Banks’ technology failing to meet customer expectations

We’ve heard a lot about technical failures by banks recently, and at the end of last month the chairman of Britain’s newest high street bank, Metro Bank, has hit out at the “horrendous” technology systems used by his rivals.

Vernon Hill co-founded Metro Bank in 2010 as a challenger to the established high street banks, and he believes that the IT systems used by those banks are failing to deliver the “Apple experience” that customers now demand.

While many of the older banks rely on legacy systems that date back as far as the 1960s, Metro Bank has the advantage of being able to deploy and build upon the latest digital technology as standard. For example, customers can deactivate their card on their mobile device if it’s lost or stolen, and the bank is working on technology that would recognise customers when they walk into a branch.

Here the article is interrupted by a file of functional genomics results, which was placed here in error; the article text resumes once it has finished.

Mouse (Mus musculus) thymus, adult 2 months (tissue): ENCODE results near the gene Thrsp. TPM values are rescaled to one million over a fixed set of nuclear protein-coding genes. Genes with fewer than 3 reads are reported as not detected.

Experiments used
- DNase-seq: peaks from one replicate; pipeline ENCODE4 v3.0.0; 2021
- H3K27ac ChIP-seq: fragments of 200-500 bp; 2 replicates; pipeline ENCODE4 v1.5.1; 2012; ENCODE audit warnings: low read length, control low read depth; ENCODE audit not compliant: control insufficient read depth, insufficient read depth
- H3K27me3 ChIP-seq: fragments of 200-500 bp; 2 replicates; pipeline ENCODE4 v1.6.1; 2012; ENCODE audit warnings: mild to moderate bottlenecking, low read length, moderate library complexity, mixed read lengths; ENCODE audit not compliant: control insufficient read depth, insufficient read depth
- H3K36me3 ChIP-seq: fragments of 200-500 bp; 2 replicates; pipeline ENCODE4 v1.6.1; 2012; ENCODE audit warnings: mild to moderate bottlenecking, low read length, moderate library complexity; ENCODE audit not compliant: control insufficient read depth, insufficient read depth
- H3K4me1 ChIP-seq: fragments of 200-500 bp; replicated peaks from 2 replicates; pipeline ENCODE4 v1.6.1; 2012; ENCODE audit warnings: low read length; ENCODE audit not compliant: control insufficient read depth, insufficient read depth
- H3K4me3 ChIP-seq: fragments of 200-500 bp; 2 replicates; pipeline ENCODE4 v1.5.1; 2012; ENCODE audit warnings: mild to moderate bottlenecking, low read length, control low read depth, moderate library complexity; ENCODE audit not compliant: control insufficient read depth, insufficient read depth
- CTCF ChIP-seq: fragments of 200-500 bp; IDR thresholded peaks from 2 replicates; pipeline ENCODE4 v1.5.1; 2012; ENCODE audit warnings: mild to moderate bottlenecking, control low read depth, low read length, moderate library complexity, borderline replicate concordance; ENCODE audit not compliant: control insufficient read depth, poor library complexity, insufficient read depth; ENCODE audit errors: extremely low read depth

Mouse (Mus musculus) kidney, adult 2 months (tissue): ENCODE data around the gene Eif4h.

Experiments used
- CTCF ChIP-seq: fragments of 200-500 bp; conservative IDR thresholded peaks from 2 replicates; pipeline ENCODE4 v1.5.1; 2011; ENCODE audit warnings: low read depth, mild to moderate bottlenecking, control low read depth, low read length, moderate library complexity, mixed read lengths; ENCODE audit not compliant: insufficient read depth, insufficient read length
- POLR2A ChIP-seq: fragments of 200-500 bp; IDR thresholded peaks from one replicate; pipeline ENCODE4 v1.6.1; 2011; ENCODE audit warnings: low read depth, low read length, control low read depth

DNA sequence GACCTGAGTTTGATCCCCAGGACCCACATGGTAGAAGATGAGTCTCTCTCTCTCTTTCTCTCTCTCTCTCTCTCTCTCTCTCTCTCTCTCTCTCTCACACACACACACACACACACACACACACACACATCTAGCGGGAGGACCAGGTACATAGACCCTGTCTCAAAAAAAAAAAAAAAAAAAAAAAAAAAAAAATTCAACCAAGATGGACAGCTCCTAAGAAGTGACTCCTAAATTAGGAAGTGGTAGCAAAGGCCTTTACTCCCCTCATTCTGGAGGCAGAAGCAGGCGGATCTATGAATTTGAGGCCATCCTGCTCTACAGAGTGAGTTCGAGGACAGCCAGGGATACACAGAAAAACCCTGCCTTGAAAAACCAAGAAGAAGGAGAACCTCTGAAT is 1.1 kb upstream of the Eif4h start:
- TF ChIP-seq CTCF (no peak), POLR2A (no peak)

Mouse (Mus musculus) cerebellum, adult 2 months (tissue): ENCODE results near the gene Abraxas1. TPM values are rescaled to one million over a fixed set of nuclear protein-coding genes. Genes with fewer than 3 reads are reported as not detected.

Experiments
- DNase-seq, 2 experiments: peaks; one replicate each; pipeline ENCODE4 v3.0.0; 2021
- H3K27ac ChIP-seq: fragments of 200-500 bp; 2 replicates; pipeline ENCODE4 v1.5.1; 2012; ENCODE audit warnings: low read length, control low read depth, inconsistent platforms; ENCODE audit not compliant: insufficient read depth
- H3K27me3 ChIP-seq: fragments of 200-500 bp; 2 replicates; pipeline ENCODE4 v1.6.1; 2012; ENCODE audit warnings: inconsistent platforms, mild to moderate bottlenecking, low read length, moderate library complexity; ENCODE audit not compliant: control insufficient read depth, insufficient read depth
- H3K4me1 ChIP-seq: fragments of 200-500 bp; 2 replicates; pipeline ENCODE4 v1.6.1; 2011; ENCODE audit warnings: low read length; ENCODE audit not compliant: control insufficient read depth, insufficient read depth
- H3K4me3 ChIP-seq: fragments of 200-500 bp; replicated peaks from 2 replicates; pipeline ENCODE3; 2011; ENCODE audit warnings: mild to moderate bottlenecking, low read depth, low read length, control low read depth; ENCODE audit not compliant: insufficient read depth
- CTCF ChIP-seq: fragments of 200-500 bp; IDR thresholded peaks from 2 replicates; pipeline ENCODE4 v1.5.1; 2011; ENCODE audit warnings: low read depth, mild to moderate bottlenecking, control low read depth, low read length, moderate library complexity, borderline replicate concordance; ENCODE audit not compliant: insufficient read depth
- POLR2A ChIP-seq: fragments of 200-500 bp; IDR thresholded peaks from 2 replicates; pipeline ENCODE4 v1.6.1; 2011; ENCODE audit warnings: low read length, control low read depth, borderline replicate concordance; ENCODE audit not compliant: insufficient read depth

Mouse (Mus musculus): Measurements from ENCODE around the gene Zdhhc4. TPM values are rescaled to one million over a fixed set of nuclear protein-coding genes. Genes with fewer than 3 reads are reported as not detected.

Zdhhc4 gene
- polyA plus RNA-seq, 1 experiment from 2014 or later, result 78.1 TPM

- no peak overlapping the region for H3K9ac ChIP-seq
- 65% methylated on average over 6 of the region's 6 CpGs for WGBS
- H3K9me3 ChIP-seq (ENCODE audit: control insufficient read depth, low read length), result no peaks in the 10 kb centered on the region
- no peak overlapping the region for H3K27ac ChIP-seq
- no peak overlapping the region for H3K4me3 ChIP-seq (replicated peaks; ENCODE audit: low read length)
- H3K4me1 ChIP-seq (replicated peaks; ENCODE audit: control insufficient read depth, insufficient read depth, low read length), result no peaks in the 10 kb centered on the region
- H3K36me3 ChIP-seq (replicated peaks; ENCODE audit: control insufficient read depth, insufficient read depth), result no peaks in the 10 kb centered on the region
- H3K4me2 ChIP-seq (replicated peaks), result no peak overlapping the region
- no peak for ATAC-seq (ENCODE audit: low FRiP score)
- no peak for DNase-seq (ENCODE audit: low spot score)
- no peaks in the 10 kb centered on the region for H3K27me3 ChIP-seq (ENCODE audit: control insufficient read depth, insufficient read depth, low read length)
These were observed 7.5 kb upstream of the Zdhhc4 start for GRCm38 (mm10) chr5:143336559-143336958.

Following high-profile IT failures by financial institutions such as the RBS and the Bank of England, the technology used in the industry has come under scrutiny. Such failures often happen when updates are made to legacy systems, highlighting the need for people with knowledge of these systems and the right skillset to resolve problems when they occur.

Although Metro Bank is yet to really take the banking market by storm, it is expanding quickly. If the old established banks continue to let their customers down with technical failures, then more and more customers will just switch to alternatives. Financial institutions need to have resilient, reliable and up-to-date systems, as well as staff with the required skills, if they are to deliver the high quality experience and functionality that their customers expect.

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